My assumption was always that max_size() is there to take care of pointer difference representation. So that the containers can limit their size to a value which would make the
c.end() - c.begin()
still representable in std::ptrdiff_t. (And also this happens to be the hint provided by cppreference.comhttps://en.cppreference.com/w/cpp/string/basic_string/max_size.)

However, this could be handled by a constexpr static max_size() method. While it is a member method instead and becomes constexpr only since C++20.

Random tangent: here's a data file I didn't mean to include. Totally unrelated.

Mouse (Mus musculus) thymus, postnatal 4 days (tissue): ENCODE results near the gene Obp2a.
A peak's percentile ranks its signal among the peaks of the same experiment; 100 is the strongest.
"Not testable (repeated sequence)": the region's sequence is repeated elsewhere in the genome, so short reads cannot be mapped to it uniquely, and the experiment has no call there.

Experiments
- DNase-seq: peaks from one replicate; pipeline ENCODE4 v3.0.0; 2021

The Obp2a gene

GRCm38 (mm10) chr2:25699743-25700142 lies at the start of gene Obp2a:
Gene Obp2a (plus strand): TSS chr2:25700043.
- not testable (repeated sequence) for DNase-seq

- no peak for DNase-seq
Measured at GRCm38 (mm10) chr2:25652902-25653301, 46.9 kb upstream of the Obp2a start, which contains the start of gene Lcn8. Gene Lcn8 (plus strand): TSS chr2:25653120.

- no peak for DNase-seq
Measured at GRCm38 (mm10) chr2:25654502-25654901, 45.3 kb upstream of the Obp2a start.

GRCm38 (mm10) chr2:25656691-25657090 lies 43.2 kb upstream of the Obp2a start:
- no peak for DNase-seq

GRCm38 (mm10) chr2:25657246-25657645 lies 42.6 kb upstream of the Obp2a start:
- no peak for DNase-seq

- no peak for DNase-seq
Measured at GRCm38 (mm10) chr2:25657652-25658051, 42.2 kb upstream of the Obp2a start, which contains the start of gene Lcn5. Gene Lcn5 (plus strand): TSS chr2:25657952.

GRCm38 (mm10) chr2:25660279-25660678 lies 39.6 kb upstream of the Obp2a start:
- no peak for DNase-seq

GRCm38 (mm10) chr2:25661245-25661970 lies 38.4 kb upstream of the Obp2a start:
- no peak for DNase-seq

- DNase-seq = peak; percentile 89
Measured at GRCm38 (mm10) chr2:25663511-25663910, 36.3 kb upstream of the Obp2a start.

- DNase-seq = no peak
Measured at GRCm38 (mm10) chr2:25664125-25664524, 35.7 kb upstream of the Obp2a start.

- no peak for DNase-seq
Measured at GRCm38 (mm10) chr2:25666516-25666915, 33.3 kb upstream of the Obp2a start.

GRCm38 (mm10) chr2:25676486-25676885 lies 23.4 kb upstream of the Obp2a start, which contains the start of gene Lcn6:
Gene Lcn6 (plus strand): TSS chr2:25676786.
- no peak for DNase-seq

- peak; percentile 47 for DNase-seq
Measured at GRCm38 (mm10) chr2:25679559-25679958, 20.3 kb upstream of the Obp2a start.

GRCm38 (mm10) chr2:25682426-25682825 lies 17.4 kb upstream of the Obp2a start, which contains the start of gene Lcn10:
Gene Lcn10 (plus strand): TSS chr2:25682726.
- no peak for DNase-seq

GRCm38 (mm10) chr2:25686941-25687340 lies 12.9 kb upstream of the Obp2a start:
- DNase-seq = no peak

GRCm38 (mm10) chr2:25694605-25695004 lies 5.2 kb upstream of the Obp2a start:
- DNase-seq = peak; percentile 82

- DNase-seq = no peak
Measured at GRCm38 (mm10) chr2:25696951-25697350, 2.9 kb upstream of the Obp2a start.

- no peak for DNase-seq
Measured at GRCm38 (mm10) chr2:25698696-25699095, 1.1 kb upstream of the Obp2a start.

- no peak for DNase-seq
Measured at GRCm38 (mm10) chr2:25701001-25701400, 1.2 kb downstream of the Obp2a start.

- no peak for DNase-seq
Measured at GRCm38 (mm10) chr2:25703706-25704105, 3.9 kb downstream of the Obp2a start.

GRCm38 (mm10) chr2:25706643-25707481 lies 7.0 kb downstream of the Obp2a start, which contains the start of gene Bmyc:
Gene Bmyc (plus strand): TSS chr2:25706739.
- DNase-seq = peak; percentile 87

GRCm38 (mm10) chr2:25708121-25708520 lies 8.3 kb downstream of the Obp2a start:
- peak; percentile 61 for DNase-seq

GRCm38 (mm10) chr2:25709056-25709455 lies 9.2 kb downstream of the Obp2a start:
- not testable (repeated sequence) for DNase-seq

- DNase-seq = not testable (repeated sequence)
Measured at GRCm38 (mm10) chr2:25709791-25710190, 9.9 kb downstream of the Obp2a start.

Using Compiler Explorer (https://godbolt.org/z/E53bYz) I checked how - for example - GCC behaves here. And there is a strange effect... It seems up to GCC 8.3 we have:
std::string{}.max_size() = 7fffffffffffffff
std::u32string{}.max_size() = 1fffffffffffffff
while starting with GCC 9.1 we have:
std::string{}.max_size() = 3fffffffffffffff
std::u32string{}.max_size() = fffffffffffffff

So, what are the practical and hypothetical uses of max_size() from the library point of view? Are there known implementations using it in a way that couldn't be a constexpr static instead of a method?

Adam Badura